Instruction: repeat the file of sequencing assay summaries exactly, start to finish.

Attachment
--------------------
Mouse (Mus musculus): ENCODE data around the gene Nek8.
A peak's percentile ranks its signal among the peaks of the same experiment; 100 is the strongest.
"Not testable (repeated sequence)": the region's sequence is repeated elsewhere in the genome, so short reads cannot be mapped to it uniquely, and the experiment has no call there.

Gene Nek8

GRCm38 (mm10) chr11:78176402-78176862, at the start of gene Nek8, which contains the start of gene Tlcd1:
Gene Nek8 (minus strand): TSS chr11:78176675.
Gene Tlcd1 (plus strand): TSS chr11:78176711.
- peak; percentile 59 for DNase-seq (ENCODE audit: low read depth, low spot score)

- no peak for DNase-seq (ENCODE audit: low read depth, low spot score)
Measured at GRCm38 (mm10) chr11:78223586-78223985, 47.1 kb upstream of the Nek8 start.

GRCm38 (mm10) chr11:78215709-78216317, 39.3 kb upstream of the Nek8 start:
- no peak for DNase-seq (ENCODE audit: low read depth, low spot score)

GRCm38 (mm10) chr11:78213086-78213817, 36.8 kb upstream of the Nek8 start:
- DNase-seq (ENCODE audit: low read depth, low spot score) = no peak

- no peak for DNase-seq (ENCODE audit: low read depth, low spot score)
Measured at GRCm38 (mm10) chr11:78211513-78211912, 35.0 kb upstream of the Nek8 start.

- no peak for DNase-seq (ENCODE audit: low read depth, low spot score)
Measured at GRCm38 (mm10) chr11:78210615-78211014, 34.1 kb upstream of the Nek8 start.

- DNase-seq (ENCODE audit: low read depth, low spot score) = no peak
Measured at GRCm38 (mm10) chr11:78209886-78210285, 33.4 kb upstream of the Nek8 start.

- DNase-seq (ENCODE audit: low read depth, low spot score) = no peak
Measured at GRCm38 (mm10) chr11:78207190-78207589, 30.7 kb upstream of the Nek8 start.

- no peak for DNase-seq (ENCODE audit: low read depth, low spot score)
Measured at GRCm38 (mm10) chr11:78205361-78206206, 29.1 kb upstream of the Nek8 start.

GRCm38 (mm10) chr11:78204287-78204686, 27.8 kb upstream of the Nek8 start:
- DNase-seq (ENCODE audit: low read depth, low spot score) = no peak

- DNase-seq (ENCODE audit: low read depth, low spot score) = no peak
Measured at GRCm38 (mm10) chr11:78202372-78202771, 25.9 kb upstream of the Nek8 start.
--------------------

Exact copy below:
Mouse (Mus musculus): ENCODE data around the gene Nek8.
A peak's percentile ranks its signal among the peaks of the same experiment; 100 is the strongest.
"Not testable (repeated sequence)": the region's sequence is repeated elsewhere in the genome, so short reads cannot be mapped to it uniquely, and the experiment has no call there.

Gene Nek8

GRCm38 (mm10) chr11:78176402-78176862, at the start of gene Nek8, which contains the start of gene Tlcd1:
Gene Nek8 (minus strand): TSS chr11:78176675.
Gene Tlcd1 (plus strand): TSS chr11:78176711.
- peak; percentile 59 for DNase-seq (ENCODE audit: low read depth, low spot score)

- no peak for DNase-seq (ENCODE audit: low read depth, low spot score)
Measured at GRCm38 (mm10) chr11:78223586-78223985, 47.1 kb upstream of the Nek8 start.

GRCm38 (mm10) chr11:78215709-78216317, 39.3 kb upstream of the Nek8 start:
- no peak for DNase-seq (ENCODE audit: low read depth, low spot score)

GRCm38 (mm10) chr11:78213086-78213817, 36.8 kb upstream of the Nek8 start:
- DNase-seq (ENCODE audit: low read depth, low spot score) = no peak

- no peak for DNase-seq (ENCODE audit: low read depth, low spot score)
Measured at GRCm38 (mm10) chr11:78211513-78211912, 35.0 kb upstream of the Nek8 start.

- no peak for DNase-seq (ENCODE audit: low read depth, low spot score)
Measured at GRCm38 (mm10) chr11:78210615-78211014, 34.1 kb upstream of the Nek8 start.

- DNase-seq (ENCODE audit: low read depth, low spot score) = no peak
Measured at GRCm38 (mm10) chr11:78209886-78210285, 33.4 kb upstream of the Nek8 start.

- DNase-seq (ENCODE audit: low read depth, low spot score) = no peak
Measured at GRCm38 (mm10) chr11:78207190-78207589, 30.7 kb upstream of the Nek8 start.

- no peak for DNase-seq (ENCODE audit: low read depth, low spot score)
Measured at GRCm38 (mm10) chr11:78205361-78206206, 29.1 kb upstream of the Nek8 start.

GRCm38 (mm10) chr11:78204287-78204686, 27.8 kb upstream of the Nek8 start:
- DNase-seq (ENCODE audit: low read depth, low spot score) = no peak

- DNase-seq (ENCODE audit: low read depth, low spot score) = no peak
Measured at GRCm38 (mm10) chr11:78202372-78202771, 25.9 kb upstream of the Nek8 start.